Another feature of these Heritage Towns is signboards proclaiming Heritage Museums. Heritage Centres are also promised in some of them. A couple of the museums I have seen hold collections in a room or on a verandah of what would be best suited for the dustbin or appear, in their state of decrepitude, to have been rescued from those receptacles. The Heritage Centres promise museum displays, exhibitions, libraries and research facilities. But ask for details and there is no mention of professional historians, librarians, artisans and scholars being associated with their development. They will, I am certain, wind up no better than the museums referred to.
These developments raise the question of whether any guidelines were ever drafted to ensure protection and conservation in such heritage destinations after our short-lived committee, which had just a couple of meetings. If none have been drawn up, it is time they were.
Linked to this question is the recent case of the storming of the Shore Temple in Mamallapuram. That World Heritage Site was one of those first declared a Heritage Town in the State. It is the absence of rules and guidelines that enabled permission to be granted for a mass meeting so close to the town’s most valuable heritage sites. Surely if there were guidelines they would not have allowed mass gatherings anywhere near the town’s most precious holdings.
TAILPIECE: What strikes me as sad about what happened in Mamallapuram is that none of the State’s political leaders, particularly those connected with the events, have thought it fit to condemn what happened at the Shore Temple. Or tried to take to task those responsible.
When the postman knocked…
The illustrated postcard featured today was printed by Higginbotham’s in 1916, tells me reader Pradeep Chakravarthy, who wants to know whether I agree with him that the temple in the postcard “looks remarkably similar to the one just next to Valluvar Kottam - the one to your left as you pass Valluvar Kottam and before the Park near the roundabout.” I'll leave readers to answer the query, but the card itself intrigued me from a historical point of view. Higginbotham’s were probably among the earliest to print picture postcards in Madras and they were probably printed at its own printing press. But earlier than the Higginbotham’s cards were those of Wiele & Klein (later Klein & Peyerl), who had printed in 1903 a Coronation Durbar series and in 1904 a series using pictures from Madras, Ooty, Tanjore, Madurai, Malabar and other South Indian destinations. These cards, it is said, were printed in Saxony (Germany). Many of these Wiele & Klein photographs in the original negatives are now in the Vintage Vignettes collection in Madras. Others are in a museum in Heidelberg. Wiele & Klein allowed publishers in Bombay and Calcutta to use their photographs for picture postcards for a handsome fee and those of topless rural beauties were bestsellers worldwide. It is also stated that Spencer & Co had picture postcards printed in 1897, just three years after the Royal Mail allowed private publishers in Britain to print picture postcards. But this is a claim that needs greater substantiation.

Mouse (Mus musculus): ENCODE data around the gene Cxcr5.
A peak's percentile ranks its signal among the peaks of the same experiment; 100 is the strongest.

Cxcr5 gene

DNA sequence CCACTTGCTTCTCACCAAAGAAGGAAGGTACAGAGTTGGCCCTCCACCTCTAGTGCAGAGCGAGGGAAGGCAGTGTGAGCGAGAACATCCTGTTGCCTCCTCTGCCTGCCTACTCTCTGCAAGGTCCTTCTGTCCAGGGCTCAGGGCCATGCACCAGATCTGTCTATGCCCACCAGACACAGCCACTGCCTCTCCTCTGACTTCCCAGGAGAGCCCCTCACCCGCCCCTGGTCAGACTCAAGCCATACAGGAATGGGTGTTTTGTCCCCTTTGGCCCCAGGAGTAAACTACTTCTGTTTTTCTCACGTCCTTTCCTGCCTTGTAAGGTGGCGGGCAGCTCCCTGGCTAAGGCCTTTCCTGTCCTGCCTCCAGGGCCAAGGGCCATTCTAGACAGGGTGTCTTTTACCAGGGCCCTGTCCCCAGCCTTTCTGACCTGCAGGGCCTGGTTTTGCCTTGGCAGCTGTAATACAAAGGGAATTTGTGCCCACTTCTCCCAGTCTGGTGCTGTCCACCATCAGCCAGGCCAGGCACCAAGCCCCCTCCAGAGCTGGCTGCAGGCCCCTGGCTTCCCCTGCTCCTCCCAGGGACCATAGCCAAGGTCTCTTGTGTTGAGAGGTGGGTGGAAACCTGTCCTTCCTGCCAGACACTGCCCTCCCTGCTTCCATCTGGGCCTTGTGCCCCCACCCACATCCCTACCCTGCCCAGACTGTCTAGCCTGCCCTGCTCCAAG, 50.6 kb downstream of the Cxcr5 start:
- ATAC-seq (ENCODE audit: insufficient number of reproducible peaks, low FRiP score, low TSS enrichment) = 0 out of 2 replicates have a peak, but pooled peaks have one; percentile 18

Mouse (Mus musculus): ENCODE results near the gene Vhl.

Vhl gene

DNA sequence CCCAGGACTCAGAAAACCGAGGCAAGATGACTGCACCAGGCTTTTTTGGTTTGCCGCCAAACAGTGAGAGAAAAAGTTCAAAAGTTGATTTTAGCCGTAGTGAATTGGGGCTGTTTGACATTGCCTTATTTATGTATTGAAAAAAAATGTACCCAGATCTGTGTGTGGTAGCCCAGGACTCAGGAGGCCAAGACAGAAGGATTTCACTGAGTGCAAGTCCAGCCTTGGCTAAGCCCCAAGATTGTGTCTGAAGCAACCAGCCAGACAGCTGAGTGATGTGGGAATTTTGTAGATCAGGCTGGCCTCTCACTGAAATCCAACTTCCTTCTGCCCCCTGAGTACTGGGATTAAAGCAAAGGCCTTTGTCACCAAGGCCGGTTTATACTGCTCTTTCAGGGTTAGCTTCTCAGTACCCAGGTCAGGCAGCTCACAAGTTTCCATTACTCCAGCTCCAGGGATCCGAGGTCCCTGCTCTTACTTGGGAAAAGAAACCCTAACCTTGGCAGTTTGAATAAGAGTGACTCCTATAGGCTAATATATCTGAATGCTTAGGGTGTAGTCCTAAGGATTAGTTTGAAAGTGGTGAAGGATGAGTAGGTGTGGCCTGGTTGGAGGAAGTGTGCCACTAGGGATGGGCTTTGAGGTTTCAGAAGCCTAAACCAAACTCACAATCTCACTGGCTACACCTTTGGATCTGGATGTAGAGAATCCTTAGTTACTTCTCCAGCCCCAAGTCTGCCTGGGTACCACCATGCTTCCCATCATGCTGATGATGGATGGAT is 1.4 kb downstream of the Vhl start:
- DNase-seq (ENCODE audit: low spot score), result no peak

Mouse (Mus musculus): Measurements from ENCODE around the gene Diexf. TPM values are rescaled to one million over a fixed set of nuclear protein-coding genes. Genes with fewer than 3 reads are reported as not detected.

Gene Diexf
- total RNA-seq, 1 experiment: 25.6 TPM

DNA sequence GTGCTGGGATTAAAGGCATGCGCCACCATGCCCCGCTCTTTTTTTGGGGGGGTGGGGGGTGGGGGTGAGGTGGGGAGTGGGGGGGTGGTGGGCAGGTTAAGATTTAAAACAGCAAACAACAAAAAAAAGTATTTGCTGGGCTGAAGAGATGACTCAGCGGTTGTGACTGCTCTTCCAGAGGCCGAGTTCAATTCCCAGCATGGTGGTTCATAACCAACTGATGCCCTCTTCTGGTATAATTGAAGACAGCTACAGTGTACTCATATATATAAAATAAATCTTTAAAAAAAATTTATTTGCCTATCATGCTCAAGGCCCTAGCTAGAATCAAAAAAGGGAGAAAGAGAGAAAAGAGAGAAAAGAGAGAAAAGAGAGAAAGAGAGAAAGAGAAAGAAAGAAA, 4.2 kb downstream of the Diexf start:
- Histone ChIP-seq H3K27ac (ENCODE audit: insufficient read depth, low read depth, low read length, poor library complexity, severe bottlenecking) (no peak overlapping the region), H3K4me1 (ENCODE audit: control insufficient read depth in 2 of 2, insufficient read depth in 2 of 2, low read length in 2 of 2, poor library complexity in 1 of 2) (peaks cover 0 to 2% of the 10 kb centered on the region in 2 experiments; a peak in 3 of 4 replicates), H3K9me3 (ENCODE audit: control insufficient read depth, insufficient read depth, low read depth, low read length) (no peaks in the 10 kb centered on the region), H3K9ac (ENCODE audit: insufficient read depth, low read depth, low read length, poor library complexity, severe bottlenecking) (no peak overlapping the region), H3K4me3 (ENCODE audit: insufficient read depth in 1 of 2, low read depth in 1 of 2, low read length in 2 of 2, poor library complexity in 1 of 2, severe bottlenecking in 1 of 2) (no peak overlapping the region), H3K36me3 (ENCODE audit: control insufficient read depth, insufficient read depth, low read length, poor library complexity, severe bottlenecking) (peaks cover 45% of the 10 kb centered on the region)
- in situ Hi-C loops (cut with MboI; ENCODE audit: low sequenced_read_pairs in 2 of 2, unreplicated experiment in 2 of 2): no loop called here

Reader K.R.A Narasiah, a marine engineer, recalls a fellow marine engineer who passed away recently, Achanta Rama Rao, the youngest son of Rukmini Lakshmipathi, the freedom fighter and one of the earliest women legislators in the country. While his mother spent time in jail in the cause of freedom, Rama Rao was aboard the training ship Dufferin in Bombay, preparing for an officer’s career in the Merchant Navy. He was later to write, “It is an irony that while my mother was actively involved in the ‘Quit India’ Movement, I was saluting the Union Jack twice a day. When someone asked her why I had been sent to a British institution, she replied that sooner or later India would attain her Independence and would need trained officers to take over when the British left.” The Dufferin, incidentally, is no more, its history as a training ship at the Ferry Wharf in Bombay from 1927 coming to an end in 1972. Its place was taken from 1972 to 1993 by another training ship, the T.S. Rajendra. In 1993 the Rajendra was replaced by the T.S.Chanakya, a shore-based training establishment. Many a merchant navy cadet from the Madras Presidency passed out from the Dufferin, but the South Indian connection continued in the name Rajendra, no doubt a tribute to Rajendra Chola's sea-going exploits, and in Chanakya, which is the Mumbai campus of the Madras-based Indian Maritime University, the country's first. A naval footnote to this recounting is reader Narasiah's recollection that Rama Rao’s elder brother Srinivasa Rao was born on the day the Emden shelled Madras and he was ever after called by all by the name of that marauding cruiser!